The U.S. dollar regained its strength on Friday following some favorable economic data, including a buoyant consumer sentiment read.
After starting the session on the defensive, the popular ICE U.S. Dollar Index DXY, +0.28% climbed 0.3% to 94.806. For the week, the gauge is looking at a 0.6% drop so far, its worst performance in three weeks, according to FactSet.
Sentiment for September climbed to 100.8, compared with expectations of only 97, marking its second highest peak since 2014.
Retail sales slowed to 0.1% in August, undercutting expectations of 0.3%, but industrial production beat the consensus, expanding 0.4% in the same month, versus the 0.3% forecast.
The buck’s earlier weakness was attributed to Thursday’s softer-than-expected inflation read in the U.S., as well as a less dovish than expected ECB and Bank of England lifting growth forecasts.
The euro EURUSD, -0.2481% and British pound GBPUSD, -0.2289% both traded in earlier strength as the dollar climbed higher and slipped to $1.1661 and $1.3084 respectively.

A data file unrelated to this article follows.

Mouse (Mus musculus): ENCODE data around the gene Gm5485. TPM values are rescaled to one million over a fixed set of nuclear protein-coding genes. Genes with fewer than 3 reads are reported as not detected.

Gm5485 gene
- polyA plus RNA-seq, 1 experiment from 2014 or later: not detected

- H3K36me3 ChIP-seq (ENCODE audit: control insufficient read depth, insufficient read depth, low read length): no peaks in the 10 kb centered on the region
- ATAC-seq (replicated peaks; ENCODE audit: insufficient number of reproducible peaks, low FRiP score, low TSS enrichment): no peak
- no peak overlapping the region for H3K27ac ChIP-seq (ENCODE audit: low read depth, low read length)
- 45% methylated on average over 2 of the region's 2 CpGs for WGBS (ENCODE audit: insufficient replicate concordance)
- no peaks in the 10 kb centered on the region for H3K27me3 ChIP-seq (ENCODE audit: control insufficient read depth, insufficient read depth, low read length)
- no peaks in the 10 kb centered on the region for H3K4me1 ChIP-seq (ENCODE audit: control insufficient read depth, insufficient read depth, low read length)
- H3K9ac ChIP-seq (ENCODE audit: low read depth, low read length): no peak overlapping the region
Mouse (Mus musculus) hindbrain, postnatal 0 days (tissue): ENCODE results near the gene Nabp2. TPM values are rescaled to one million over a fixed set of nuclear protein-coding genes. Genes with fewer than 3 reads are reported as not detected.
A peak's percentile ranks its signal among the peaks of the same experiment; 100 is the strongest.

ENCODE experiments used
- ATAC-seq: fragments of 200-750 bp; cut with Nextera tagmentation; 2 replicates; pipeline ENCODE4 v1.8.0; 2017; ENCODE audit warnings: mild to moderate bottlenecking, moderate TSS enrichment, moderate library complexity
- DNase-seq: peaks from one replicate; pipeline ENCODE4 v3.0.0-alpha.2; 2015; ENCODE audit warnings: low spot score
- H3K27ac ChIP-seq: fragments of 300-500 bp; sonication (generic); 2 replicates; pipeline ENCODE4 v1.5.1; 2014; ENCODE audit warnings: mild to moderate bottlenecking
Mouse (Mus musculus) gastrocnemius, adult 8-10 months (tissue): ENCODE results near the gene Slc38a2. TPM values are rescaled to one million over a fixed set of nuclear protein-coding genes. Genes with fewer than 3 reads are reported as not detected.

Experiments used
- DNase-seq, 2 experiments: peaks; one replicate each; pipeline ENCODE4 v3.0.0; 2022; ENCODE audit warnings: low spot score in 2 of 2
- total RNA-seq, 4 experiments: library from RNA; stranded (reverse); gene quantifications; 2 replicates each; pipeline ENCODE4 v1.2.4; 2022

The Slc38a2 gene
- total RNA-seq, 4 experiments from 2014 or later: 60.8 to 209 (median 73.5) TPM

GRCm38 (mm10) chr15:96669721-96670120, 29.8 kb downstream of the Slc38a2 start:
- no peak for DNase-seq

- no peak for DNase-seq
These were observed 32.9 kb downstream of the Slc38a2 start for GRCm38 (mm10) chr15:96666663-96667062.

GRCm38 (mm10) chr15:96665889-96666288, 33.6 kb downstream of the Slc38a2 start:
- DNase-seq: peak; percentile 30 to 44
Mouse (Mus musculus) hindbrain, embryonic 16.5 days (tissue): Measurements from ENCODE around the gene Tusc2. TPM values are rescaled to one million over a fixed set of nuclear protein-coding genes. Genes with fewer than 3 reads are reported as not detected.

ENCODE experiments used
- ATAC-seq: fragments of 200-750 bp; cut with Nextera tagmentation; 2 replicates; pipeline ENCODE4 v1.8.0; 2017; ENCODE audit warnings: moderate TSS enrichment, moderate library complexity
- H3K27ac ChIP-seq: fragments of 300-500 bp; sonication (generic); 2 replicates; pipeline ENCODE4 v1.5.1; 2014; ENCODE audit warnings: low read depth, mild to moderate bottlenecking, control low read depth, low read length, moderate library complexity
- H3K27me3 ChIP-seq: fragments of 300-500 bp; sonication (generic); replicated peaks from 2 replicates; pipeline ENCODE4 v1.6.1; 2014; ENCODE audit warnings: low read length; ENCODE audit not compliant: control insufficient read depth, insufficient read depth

This week’s central bank bonanza continued in Russia Friday, where the central bank raised its key interest rate — the one-week repo rate — to 7.5%, surprising market participants who had expected rates to be on hold at 7.25%.
The ruble USDRUB, -0.5062% rallied in response versus the greenback, however giving back some of its gains as the buck strengthened. One dollar last bought 67.013, down from 68.258 ruble late Thursday in New York.
Russia’s inflation read 3.1% on an annualized basis in August, its highest rate in a year but below the central bank’s 4% target, the Brown Brothers Harriman strategists wrote.
“More importantly, the U.S. announced another round of tougher sanctions. Recall that inflation spiked up to 175% in 2015 as Ukraine-related sanctions hit and the ruble plunged,” they said. “The bank was forced into an aggressive tightening cycle, hiking rates from 5.5% to 17% in less than a year. We believe a similar dynamic will be seen in the coming months.”
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